To answer that, is an article aptly titled ‘Surgeons get better-then worse- with age..” This study, published in the same British Medical Journal but five years earlier than the American study, looked at the outcome of over 3500 patients operated by 28 surgeons across five busy hopsitals in France. The risk of complication was lowest when the operating surgeon had more than 5 but less than 20 years of surgical experience. The researchers conclusiom sums it all: “optimum individual performance in thyroid surgery cannot be passively achiebed or maintained by accummulating experience. Factors controbuting to poor performance in very experienced surgeons should be explored further”.


Damned if you are old, damned if you are young. It is now time to go on a wild goose chase for the holy grail of the age bracket. Enter the levels of competence. Competence is graded into four levels:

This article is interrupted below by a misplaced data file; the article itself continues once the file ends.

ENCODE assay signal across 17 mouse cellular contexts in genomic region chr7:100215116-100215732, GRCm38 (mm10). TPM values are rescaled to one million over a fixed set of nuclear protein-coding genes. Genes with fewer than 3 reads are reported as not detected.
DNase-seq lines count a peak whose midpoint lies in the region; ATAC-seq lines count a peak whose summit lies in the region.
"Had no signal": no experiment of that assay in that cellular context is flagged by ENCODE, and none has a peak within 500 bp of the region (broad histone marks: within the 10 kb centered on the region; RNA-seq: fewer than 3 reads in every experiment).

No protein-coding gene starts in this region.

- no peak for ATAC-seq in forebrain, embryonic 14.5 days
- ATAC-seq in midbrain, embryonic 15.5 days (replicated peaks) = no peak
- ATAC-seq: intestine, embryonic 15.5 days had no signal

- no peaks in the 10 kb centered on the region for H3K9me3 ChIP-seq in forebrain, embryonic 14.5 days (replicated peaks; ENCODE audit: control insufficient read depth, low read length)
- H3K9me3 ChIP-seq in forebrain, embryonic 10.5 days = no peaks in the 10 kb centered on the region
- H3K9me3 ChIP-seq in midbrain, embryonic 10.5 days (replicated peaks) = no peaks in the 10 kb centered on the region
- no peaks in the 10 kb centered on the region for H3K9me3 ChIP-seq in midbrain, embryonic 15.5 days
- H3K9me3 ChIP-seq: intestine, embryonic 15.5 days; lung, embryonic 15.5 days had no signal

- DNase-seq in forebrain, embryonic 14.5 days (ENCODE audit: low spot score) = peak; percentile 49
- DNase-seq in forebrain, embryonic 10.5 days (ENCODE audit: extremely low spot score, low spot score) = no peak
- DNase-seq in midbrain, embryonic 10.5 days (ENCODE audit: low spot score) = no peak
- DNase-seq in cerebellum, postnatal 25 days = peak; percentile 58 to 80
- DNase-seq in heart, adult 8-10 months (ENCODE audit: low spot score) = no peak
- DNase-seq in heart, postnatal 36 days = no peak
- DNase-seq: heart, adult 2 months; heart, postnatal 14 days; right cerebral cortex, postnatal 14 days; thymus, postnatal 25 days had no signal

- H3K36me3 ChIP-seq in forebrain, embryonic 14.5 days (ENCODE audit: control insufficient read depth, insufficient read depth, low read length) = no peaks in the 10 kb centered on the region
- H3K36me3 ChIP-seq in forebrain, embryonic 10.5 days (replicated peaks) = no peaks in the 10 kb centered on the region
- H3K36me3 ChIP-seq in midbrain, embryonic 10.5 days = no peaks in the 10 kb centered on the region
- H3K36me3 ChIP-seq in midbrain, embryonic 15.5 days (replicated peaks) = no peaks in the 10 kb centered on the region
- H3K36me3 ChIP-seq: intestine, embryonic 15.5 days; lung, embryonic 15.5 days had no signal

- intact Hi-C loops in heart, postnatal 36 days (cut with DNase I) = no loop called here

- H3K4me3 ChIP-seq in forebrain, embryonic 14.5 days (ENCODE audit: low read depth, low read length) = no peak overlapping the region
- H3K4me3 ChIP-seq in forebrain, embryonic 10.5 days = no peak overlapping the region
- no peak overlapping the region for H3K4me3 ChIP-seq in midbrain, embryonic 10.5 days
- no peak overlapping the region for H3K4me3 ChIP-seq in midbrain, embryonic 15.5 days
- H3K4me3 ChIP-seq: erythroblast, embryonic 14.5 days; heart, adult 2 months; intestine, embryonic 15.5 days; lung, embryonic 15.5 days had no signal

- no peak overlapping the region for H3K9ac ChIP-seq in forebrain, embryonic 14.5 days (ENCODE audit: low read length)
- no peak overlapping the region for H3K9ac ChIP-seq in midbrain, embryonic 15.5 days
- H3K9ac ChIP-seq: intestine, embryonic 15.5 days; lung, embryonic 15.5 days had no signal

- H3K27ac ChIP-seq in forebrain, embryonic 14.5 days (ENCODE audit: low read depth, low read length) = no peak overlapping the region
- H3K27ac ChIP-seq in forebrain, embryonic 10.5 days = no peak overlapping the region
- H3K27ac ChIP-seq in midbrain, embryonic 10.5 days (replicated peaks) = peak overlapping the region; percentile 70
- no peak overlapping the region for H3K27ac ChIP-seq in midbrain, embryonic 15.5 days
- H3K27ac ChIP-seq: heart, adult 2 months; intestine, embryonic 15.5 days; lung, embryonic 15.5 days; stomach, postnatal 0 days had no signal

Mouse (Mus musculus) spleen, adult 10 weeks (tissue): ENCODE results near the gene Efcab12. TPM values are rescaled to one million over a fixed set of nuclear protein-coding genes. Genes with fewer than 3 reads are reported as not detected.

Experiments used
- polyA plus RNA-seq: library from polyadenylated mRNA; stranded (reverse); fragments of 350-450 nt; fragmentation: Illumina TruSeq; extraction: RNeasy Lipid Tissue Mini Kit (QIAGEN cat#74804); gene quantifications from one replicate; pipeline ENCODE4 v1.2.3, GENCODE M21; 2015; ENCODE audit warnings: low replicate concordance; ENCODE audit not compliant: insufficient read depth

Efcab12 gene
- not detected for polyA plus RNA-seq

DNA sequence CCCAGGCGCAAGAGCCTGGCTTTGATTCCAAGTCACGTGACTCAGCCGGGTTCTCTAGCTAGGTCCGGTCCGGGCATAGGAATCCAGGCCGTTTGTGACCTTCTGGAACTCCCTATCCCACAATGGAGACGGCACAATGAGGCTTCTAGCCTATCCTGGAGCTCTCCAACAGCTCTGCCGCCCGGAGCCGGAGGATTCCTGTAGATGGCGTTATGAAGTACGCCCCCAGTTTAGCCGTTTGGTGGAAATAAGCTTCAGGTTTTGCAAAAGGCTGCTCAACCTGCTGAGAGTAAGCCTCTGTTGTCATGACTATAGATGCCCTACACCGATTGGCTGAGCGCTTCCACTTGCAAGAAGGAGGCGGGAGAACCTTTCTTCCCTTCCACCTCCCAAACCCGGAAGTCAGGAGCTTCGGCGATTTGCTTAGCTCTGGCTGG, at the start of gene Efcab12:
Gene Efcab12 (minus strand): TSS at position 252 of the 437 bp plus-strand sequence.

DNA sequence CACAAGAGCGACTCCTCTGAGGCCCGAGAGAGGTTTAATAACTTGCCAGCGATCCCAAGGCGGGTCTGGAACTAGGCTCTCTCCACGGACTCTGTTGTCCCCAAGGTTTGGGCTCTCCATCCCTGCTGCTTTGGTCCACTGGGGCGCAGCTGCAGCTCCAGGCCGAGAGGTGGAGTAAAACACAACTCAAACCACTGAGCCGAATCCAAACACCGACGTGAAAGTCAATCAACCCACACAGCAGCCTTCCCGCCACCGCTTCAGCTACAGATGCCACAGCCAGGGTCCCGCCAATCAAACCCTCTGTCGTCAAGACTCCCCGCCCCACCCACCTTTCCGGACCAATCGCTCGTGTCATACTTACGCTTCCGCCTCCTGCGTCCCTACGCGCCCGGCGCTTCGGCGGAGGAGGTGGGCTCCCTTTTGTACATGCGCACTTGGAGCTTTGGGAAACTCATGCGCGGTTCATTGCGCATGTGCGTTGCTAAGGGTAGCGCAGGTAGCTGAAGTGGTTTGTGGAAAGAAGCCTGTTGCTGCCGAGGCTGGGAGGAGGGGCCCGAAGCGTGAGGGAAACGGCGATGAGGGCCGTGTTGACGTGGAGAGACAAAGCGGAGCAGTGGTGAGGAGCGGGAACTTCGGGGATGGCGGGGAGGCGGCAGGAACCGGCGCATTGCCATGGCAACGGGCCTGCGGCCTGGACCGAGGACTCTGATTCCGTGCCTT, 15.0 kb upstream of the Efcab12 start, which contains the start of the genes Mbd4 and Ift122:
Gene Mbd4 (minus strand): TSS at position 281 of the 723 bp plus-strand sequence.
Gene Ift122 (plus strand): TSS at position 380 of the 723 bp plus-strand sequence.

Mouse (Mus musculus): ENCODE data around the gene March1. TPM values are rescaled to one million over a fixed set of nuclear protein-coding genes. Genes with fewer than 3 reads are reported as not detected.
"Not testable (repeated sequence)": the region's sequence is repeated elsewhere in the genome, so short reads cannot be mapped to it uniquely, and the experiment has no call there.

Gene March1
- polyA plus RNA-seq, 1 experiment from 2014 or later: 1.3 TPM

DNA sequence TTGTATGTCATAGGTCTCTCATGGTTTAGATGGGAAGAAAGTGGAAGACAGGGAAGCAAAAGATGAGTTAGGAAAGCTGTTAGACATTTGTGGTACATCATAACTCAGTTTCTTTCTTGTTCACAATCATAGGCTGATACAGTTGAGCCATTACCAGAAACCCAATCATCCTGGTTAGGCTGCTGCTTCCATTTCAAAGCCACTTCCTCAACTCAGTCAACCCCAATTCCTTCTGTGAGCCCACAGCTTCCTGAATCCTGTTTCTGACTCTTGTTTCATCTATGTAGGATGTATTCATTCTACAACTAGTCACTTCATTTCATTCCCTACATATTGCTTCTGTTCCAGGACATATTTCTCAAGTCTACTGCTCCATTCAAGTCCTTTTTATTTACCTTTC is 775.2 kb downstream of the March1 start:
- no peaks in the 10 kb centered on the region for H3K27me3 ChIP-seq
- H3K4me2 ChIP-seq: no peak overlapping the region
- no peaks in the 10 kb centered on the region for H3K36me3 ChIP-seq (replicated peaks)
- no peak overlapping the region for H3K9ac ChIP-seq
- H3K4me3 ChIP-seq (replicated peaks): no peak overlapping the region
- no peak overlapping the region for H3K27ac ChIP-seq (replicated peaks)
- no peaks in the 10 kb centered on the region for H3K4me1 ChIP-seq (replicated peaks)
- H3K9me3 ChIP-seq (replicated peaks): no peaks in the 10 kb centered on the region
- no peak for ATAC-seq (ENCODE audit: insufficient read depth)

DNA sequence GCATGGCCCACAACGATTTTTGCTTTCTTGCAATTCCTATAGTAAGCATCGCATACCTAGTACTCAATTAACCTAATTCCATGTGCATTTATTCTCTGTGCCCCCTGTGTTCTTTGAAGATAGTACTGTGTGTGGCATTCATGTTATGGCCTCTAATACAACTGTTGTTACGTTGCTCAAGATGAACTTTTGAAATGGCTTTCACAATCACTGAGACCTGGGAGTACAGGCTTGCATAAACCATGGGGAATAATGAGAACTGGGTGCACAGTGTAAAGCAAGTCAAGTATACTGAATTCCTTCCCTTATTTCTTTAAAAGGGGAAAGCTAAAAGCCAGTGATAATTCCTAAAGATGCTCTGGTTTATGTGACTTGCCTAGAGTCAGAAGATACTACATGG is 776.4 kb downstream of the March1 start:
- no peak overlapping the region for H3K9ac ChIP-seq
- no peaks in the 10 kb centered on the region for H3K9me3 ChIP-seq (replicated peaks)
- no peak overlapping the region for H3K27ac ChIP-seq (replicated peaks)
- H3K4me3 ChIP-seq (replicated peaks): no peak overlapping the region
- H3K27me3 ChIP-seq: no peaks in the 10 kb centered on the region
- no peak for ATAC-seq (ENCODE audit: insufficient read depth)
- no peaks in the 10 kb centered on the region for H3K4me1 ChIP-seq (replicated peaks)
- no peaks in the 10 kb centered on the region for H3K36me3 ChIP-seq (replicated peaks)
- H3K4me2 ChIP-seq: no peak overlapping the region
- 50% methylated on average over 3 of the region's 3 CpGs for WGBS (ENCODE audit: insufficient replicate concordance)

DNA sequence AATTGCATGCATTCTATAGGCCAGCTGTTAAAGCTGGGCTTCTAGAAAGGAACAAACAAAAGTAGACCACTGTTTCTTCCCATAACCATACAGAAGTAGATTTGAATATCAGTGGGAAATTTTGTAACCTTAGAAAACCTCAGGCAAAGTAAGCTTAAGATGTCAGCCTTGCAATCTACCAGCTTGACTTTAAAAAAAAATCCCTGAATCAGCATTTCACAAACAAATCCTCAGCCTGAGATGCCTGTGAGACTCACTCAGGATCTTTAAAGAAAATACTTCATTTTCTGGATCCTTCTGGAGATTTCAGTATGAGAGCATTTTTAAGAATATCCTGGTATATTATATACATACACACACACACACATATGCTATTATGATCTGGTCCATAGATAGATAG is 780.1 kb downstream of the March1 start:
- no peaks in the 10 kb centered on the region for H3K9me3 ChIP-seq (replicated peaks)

Unconsciously incompetent. Too ignorant you do not know that you do not know. This is the realm of a generalist trying to be a specialist without training. This is taken care of by the regulatory and licensing bodies.
Consciously incompetent: The person knows their limits. They know what they do not know. Here, the doctor will be prompt to refer or consult. It may be the playing field entry level doctors. It is incumbent on the institution to blend their staff to have a senior colleague to lend a helping hand.
Consciously competent: The person is competent in the skill and they know it. Everyone wants to
play at this league. Then the measure of competence has to be sustained at high level through audits, refreshers and the continuing medical education that the medical